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'Morning Edition' Celebrates 35 Years With A Trip Down Memory Lane

Max Hirshfeld NPR
Bob Edwards was the host of Morning Edition from its inception, in 1979, until 2004.

Memo from Larry Lichty, former NPR director of audience research and evaluation, seeking name suggestions for a new morning news program.

On this day in 1979, Morning Edition broadcast its first show, bringing a new style of storytelling to the early drive-time airwaves.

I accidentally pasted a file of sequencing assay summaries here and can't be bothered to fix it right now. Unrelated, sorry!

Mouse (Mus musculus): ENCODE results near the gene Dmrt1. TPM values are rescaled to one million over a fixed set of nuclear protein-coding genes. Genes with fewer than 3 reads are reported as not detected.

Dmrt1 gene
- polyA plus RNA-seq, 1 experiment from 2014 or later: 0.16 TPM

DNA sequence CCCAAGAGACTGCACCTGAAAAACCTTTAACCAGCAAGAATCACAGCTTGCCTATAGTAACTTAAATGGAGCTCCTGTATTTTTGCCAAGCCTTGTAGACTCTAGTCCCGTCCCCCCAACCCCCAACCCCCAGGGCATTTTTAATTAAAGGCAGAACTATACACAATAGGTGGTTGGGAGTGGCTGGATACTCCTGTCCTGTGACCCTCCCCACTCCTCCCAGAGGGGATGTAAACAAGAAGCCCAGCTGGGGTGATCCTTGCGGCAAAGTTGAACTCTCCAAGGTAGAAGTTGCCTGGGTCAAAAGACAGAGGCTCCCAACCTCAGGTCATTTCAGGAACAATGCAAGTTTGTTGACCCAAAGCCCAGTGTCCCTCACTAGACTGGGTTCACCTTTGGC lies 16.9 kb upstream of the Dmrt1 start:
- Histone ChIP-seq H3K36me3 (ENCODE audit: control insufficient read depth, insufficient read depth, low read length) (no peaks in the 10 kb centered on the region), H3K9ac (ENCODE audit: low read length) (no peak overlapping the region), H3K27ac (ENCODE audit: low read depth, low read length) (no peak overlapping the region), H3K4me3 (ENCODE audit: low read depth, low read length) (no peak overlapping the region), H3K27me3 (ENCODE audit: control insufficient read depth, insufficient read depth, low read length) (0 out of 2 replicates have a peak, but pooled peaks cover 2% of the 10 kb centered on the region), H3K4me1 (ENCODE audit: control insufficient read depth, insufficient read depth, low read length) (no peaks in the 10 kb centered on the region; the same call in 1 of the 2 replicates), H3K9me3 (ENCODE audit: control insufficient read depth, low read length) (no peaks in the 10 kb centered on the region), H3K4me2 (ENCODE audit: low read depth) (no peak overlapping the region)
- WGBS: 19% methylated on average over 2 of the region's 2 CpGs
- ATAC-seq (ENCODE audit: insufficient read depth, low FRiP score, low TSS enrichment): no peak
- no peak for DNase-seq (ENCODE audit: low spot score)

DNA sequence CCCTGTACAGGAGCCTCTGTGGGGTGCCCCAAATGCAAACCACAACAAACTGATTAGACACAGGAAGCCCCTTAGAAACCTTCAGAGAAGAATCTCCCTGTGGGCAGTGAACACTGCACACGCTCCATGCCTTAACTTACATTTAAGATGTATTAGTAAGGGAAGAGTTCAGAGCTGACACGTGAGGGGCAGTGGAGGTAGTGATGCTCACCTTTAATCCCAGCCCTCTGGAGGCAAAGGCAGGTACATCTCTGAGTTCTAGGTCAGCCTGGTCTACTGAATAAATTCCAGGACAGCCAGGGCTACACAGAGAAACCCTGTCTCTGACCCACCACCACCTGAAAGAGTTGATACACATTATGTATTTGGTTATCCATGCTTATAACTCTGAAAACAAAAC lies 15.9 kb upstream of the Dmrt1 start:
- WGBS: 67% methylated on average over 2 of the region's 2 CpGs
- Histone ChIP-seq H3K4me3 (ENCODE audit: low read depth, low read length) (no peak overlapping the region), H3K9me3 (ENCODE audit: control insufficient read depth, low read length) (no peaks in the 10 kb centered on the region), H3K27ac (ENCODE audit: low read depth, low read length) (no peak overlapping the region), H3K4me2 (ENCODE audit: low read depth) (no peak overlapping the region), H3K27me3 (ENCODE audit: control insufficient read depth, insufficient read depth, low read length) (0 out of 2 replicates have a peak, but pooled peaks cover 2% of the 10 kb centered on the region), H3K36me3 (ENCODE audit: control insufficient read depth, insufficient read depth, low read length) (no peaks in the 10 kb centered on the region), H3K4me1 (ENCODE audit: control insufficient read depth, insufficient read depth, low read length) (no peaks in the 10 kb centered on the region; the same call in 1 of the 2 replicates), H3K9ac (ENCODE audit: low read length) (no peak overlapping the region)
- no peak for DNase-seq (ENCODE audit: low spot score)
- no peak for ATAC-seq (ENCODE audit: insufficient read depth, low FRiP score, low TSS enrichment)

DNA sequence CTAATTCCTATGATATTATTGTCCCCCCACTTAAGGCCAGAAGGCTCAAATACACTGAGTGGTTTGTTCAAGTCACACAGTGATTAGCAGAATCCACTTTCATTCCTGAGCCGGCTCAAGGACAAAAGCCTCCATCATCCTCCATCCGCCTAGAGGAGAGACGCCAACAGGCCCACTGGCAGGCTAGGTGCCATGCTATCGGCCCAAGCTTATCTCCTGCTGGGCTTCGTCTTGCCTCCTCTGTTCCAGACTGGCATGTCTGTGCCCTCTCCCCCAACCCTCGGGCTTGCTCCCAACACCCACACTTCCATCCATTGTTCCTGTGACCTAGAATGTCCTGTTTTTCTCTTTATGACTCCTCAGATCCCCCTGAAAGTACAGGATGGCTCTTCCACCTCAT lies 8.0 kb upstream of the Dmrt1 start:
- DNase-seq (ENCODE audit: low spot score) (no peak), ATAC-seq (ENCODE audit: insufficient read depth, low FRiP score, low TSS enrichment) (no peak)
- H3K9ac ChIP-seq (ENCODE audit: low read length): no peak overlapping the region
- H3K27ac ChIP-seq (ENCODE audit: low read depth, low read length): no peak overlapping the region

That first show, hosted by Bob Edwards and Barbara Hunter, included an interview with a young actor named Martin Sheen about Apocalypse Now; a report on a failed prison escape by James Earl Ray, the man who assassinated Martin Luther King, Jr.; and a story about Rhodesia, a country that no longer exists. (You can view the first show's rundown of segments here.)

Over the next 35 years, Morning Edition would elevate itself to become public radio's top news program.

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